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In the fall, most anglers head to the Bitterroot River with a fly rod, a vest full of gear, and visions of a 20” brown trout sipping their dry fly. When I head down to the River, I carry my fly rod, a stash of plastic sacks, and a bag stuffed with sinkers, indicators, and a jumble of non-specific nymphs. Trophy trout are not what I’m after; I seek the bottom-feeding whitefish!

The sight of whitefish disaapoint many fishermen when they emerge on the end of their line. Words of resentment and frustration are spat about “garbage” fish and it is often thrown back, or worse onto the bank. Last week, when I hooked and landed a whitefish in my lucky spot a passerby remarked, “Oh, too bad it is a whitefish!” I looked up with a secret grin for I knew how good the smoked meat would taste.

smoked whitefish

The whitefish harvest can be hit or miss. If you find a spot where they school up, you can catch 30+ fish in a few hours. If you don’t, you may not feel a bite for hours. I freeze all the fish I harvest whole, sans head and guts, and smoke them once I harvest 30 fish. When people try the delicious, moist, flaky, smoked meat, their opinion about the bottom-feeding “garbage” fish changes. Often they ask to join me on the next "garbage" fishing adventure.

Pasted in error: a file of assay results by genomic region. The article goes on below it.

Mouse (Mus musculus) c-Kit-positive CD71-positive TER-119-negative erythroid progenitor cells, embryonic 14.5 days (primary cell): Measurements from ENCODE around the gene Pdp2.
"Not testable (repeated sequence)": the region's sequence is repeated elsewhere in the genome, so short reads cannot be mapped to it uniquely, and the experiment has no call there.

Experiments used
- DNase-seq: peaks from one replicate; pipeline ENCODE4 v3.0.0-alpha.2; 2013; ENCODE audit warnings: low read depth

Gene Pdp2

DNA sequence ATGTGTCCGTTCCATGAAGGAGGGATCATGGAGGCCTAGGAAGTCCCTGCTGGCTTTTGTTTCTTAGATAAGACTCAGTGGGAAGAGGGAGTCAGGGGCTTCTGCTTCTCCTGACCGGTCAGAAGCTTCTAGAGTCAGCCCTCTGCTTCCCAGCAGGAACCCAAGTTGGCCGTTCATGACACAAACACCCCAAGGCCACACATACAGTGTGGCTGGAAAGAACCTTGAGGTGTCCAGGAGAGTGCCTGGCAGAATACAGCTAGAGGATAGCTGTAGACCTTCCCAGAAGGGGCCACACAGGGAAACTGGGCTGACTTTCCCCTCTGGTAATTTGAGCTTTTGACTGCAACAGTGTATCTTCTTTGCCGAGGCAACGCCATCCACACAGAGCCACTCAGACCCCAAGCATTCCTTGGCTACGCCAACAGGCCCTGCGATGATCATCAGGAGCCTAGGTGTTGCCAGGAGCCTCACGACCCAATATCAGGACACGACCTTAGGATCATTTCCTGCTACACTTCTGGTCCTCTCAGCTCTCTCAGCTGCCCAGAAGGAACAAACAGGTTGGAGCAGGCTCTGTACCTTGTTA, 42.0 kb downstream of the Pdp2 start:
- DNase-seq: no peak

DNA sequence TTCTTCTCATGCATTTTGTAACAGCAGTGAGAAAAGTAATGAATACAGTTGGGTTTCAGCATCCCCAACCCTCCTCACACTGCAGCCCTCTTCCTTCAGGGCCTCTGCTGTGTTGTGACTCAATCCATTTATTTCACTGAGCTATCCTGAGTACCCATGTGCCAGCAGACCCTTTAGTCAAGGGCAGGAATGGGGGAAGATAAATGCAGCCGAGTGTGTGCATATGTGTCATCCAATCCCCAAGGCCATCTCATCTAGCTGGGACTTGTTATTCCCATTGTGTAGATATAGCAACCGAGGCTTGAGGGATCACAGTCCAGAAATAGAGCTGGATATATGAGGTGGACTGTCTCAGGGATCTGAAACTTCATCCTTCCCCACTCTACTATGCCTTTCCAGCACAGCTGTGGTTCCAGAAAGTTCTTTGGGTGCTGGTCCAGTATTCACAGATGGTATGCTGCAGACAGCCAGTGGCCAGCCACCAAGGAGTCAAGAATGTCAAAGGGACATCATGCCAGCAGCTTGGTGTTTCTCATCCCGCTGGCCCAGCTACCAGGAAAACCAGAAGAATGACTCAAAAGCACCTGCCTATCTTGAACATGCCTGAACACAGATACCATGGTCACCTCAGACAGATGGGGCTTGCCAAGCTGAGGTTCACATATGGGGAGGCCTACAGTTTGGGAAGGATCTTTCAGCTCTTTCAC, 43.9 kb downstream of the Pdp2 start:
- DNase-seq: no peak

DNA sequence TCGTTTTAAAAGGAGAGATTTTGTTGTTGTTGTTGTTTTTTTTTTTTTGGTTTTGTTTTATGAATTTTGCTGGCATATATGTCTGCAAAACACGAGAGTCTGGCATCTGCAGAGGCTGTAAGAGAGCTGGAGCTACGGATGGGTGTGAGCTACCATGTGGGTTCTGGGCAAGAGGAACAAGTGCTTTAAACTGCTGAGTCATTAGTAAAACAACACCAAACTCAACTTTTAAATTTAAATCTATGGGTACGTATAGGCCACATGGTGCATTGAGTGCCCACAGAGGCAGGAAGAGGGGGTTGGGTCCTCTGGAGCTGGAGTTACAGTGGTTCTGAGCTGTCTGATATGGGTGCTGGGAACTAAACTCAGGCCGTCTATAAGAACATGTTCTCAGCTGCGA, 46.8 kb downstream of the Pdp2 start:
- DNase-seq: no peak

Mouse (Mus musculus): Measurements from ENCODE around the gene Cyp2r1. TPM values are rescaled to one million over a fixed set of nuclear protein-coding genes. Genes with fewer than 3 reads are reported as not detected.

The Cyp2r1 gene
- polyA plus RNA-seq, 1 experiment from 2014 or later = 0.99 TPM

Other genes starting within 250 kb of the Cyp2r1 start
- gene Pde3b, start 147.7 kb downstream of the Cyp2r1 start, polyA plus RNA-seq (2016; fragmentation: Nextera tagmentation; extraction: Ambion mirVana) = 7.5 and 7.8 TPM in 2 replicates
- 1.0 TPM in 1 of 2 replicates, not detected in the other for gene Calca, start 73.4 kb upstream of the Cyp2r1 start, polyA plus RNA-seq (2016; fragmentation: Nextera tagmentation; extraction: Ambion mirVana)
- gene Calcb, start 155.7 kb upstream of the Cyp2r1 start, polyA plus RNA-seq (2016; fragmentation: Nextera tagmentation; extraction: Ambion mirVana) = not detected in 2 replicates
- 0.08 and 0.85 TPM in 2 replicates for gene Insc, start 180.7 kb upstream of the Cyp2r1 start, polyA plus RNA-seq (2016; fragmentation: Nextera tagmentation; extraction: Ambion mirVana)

About the Author

Jeff Clarke

Jeff graduated from the University of Minnesota, Duluth, with a B.S. in outdoor recreation education. After college, Jeff managed U.S. Forest Service campgrounds in Northern Minnesota and ran interpretive programs for the parks. After several months in the woods, he decided to explore Western Montana and soon after was introduced to MPG. Jeff took a role with the MPG North field crew for two years where he gathered data for tree studies, completed forestry projects, worked to eradicate invasives, identified and photo documented species, and assisted MPG’s team of scientists.

Jeff manages the exceptionally hard working 20 person field crew. He leads projects focused on weed eradication, forest thinning, tree protection, prevention of soil degradation, plant propagation, field reporting, ranch maintenance, along with many other tasks. Jeff regularly monitors the effects of his restoration efforts and looks forward to seeing the long term results.

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